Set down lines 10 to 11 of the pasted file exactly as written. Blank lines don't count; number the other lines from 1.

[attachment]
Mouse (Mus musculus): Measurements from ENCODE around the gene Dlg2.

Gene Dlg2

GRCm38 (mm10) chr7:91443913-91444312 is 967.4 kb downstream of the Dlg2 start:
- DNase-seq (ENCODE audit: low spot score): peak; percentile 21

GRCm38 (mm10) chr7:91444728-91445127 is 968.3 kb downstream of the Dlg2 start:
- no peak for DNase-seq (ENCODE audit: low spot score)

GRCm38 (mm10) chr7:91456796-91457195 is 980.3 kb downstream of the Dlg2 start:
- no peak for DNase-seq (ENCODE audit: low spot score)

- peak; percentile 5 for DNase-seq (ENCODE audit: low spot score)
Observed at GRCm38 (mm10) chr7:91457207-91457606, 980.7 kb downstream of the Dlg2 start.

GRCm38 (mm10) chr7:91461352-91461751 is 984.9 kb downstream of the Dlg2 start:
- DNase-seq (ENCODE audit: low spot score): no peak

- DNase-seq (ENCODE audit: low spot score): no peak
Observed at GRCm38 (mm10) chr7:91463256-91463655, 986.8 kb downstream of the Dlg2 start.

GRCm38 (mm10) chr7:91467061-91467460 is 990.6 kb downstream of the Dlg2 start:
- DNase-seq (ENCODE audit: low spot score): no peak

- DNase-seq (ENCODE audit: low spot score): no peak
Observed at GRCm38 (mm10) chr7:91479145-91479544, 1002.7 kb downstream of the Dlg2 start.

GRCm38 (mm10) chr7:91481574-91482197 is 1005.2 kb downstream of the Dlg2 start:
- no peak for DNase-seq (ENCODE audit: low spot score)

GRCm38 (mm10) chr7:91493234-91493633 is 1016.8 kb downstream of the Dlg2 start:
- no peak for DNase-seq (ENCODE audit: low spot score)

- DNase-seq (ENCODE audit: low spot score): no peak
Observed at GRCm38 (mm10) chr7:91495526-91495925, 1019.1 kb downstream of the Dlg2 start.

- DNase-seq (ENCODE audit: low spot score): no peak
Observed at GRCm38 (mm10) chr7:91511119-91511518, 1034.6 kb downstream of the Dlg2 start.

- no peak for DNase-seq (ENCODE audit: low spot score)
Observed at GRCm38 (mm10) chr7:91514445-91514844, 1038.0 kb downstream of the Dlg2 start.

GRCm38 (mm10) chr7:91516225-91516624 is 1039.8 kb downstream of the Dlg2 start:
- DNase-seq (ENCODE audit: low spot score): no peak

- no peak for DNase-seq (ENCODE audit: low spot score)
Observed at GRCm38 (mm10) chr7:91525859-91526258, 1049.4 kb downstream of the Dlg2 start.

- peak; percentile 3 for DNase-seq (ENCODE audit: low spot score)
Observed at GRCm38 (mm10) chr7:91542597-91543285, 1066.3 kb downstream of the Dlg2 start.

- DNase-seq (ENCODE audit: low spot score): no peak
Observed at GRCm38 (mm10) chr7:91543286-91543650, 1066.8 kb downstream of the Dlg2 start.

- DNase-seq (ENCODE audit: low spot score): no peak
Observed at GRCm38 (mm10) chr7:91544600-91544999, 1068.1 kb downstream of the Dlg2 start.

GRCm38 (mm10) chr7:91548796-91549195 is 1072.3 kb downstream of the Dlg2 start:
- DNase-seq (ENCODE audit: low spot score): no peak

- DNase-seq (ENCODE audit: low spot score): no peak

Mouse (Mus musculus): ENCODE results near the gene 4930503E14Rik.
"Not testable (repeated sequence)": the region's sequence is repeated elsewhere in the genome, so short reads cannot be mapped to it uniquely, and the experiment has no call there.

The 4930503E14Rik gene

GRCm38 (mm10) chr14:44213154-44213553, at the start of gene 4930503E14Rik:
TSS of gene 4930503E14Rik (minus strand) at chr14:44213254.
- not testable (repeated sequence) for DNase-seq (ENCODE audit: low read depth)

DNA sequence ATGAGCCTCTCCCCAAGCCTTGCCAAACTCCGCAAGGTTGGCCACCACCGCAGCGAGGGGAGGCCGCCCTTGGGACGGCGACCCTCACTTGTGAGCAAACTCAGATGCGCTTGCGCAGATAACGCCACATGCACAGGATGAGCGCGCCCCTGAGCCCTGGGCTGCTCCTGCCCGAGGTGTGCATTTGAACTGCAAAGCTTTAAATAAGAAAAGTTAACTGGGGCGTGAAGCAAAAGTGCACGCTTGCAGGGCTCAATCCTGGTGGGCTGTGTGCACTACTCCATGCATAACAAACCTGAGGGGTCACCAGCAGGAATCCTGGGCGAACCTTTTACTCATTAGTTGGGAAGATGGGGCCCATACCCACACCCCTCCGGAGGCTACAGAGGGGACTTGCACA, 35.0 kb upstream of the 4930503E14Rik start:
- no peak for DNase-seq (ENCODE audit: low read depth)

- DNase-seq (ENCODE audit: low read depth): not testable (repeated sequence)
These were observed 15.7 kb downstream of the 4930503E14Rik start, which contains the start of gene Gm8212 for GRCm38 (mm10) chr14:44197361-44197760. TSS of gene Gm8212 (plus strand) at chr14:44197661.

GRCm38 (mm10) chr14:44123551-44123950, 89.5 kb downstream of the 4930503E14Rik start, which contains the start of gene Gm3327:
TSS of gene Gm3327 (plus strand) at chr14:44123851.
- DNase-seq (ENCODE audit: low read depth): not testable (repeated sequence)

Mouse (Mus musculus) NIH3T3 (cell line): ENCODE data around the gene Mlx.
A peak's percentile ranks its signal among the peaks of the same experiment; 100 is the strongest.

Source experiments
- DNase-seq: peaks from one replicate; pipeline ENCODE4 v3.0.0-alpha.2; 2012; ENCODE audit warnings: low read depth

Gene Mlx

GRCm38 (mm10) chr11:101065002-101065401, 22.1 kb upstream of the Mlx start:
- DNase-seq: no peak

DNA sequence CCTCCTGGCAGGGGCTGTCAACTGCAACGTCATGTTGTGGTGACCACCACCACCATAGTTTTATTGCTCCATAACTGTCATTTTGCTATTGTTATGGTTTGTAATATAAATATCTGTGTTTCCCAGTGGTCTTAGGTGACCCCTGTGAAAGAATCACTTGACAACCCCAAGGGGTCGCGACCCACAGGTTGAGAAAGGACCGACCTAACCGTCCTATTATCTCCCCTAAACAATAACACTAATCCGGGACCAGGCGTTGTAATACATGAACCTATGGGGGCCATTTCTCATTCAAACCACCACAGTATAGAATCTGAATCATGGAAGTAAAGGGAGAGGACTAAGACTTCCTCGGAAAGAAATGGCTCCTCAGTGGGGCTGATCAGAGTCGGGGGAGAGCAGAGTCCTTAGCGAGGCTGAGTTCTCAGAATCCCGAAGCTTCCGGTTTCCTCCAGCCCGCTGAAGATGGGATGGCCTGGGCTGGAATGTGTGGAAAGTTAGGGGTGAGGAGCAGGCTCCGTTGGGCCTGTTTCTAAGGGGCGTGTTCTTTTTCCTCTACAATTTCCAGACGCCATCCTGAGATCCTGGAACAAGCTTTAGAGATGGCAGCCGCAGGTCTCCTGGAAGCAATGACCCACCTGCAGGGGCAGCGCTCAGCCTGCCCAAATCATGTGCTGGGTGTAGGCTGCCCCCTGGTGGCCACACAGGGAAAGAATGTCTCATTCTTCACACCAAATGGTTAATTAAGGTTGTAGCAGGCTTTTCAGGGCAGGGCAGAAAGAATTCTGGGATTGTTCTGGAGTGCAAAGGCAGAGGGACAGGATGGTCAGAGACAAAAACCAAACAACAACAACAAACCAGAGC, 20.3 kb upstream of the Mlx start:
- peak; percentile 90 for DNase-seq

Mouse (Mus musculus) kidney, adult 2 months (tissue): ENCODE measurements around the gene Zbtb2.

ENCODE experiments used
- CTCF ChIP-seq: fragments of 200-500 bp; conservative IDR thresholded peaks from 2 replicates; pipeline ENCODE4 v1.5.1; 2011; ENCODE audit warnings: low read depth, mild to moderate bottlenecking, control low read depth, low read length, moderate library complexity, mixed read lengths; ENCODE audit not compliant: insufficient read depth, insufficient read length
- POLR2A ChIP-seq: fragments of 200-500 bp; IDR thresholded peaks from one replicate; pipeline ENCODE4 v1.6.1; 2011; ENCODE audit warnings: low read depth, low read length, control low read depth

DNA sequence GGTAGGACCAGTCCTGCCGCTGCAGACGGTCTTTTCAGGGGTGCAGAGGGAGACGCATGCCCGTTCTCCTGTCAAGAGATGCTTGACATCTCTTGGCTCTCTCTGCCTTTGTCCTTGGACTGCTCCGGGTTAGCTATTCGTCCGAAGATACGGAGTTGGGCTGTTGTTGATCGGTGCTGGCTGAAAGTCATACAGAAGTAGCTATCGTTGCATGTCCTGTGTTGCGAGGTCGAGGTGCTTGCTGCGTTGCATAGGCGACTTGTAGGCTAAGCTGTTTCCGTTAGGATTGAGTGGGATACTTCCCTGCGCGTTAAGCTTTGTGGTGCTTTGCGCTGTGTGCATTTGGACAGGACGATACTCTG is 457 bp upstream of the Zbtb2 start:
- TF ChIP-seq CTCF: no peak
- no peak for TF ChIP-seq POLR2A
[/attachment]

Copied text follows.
Observed at GRCm38 (mm10) chr7:91457207-91457606, 980.7 kb downstream of the Dlg2 start.

GRCm38 (mm10) chr7:91461352-91461751 is 984.9 kb downstream of the Dlg2 start: